Canadian Prime Minister Justin Trudeau is in major political trouble just weeks before facing voters, tripped up by a penchant for poor jokes and dressing up that have let him down before and are now raising accusations of racial insensitivity.
Trudeau, 47, an avowed defender of Canada's multiculturalism policy, has apologized repeatedly for donning brown face makeup at a 2001 "Arabian Nights" party when he was a 29-year-old teacher at a Vancouver private school.
A picture that emerged on Wednesday night showed him wearing a turban and a white robe at the party, with his face covered in dark makeup. "I dressed up in an Aladdin costume and put makeup on. I shouldn't have done it," he told reporters after Time magazine published the image.
A new video of him in blackface in the early 1990s emerged on Thursday.
The scandal could sink his chances of re-election in the Oct. 21 national vote in which he already faced a tough challenge from the opposition Conservatives. Critics expressed disbelief that the son of former Liberal Prime Minister Pierre Trudeau - the father of Canada's multiculturalism system – could have been so insensitive.
Trudeau, who has said he will not resign, said he did not realize at the time how offensive blackface was and asked Canadians for forgiveness.
"If he really claims ignorance, then he was living in some strange sheltered world," said Ladonna James, a brand and marketing executive in Toronto. "Because otherwise, you cannot claim ignorance on that. He's an educator. And his father was the prime minister, who was loved by immigrants.”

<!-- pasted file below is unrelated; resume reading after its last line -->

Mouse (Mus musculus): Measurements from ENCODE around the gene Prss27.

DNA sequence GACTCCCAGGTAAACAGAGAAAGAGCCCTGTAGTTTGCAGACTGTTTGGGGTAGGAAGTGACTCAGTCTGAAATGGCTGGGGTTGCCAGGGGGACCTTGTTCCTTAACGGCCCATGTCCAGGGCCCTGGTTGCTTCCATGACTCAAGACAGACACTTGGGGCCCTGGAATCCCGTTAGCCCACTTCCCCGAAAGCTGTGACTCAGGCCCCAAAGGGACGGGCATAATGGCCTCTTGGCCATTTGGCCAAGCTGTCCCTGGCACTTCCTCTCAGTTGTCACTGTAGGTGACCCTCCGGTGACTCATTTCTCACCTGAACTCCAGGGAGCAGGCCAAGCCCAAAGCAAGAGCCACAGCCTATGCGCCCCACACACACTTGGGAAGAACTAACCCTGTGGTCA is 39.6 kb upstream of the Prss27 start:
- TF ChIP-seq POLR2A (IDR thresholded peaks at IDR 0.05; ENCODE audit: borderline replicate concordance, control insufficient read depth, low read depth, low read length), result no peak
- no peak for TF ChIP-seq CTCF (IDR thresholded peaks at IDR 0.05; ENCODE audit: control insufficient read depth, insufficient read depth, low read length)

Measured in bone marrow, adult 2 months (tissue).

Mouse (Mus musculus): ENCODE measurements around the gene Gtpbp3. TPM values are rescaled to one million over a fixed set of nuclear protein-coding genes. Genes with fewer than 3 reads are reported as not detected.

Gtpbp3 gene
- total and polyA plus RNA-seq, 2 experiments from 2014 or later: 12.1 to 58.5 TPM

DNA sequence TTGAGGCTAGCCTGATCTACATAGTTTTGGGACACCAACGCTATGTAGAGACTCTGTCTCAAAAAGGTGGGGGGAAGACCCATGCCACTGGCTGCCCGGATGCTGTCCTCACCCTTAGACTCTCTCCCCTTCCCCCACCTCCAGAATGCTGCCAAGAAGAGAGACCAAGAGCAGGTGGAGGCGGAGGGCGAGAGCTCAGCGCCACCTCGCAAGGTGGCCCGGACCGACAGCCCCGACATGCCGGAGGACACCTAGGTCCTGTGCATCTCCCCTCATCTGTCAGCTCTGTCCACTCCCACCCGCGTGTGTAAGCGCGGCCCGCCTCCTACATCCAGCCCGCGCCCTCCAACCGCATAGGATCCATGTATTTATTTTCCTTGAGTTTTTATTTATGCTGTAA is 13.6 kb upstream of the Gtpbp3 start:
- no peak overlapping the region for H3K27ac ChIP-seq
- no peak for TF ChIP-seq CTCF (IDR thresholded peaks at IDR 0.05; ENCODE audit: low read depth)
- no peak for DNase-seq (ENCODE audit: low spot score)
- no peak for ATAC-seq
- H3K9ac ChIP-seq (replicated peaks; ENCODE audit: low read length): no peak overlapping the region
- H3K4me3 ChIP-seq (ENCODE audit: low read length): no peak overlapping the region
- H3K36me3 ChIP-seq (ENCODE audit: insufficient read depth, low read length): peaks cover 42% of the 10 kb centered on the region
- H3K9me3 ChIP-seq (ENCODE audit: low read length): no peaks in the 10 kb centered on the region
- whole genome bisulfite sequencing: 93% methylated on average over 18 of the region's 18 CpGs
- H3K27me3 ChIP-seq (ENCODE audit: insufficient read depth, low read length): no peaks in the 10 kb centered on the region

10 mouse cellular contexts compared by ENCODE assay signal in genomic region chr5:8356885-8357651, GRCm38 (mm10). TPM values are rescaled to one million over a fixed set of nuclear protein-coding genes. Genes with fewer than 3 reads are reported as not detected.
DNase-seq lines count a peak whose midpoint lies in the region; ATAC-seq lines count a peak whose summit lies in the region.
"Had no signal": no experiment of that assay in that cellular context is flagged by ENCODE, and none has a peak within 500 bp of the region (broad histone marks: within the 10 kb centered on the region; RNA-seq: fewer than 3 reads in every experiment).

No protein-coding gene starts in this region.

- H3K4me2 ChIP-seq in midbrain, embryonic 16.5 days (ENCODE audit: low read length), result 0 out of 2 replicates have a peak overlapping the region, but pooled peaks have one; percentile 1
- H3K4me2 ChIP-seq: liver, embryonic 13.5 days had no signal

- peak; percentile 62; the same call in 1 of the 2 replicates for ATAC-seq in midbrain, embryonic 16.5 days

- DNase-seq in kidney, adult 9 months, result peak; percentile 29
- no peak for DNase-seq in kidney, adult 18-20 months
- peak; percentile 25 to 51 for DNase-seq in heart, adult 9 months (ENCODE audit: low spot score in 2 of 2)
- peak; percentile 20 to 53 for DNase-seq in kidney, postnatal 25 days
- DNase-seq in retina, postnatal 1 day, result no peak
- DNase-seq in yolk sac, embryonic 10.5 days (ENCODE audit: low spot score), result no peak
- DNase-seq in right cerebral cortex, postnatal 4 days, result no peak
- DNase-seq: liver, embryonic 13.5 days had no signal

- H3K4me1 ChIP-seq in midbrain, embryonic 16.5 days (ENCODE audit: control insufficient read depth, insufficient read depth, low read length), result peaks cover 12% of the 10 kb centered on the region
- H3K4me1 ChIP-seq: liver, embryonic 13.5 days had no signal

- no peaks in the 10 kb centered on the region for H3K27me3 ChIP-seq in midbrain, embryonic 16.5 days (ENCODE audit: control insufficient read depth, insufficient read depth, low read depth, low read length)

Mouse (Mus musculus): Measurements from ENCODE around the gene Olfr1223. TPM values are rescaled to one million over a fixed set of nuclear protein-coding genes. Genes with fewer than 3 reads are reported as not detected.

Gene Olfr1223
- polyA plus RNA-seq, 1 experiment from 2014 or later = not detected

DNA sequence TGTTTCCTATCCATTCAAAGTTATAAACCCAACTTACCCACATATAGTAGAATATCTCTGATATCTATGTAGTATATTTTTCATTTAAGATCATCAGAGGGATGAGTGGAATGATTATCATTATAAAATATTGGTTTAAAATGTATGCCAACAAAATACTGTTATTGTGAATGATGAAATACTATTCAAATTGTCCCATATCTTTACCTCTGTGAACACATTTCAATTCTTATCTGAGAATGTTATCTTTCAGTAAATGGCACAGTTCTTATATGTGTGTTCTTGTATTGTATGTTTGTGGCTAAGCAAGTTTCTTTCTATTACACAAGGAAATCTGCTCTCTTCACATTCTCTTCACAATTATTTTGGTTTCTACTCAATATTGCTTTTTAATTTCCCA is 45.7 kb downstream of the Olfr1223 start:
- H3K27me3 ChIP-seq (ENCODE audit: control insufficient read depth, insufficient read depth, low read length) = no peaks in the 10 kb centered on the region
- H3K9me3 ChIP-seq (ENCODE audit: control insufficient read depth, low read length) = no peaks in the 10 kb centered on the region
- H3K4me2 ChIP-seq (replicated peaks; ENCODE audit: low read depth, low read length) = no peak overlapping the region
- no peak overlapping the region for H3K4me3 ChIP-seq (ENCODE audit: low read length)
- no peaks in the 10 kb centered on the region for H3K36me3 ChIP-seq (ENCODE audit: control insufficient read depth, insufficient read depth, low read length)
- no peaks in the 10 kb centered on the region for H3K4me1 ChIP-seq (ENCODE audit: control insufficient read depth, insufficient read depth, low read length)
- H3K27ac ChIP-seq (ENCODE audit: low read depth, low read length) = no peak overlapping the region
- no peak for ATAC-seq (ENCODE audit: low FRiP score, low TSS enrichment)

Trudeau's dress sense has landed him in trouble before while in office. He and his family wore a number of elaborate outfits during a 2018 official trip to India, sparking widespread scorn from critics who said he went over the top.
Liberal insiders say part of the issue is that Trudeau – who used to throw himself down stairs as a party trick when younger- does not always think twice before he tries to be funny.
"Before he does a public event, his team tells him: 'Don't make jokes,'" said one well-placed Liberal.
The prime minister himself acknowledged the issue last year after he interrupted a woman who used the word "mankind," saying he preferred "peoplekind" instead.
"I don't necessarily have the best of track records on jokes. ... I shouldn't be making jokes even when I think they're funny," he told reporters after days of mockery.
In May 2016, as wildfires ripped through an Alberta oil-producing region, Trudeau opened a meeting with legislators by making a quip about the "Star Wars" movie franchise.
"PM Trudeau makes me not want to call myself a Canadian. 'Star Wars' jokes when we just lost one of the key towns of Alberta?" commented one irate Twitter user.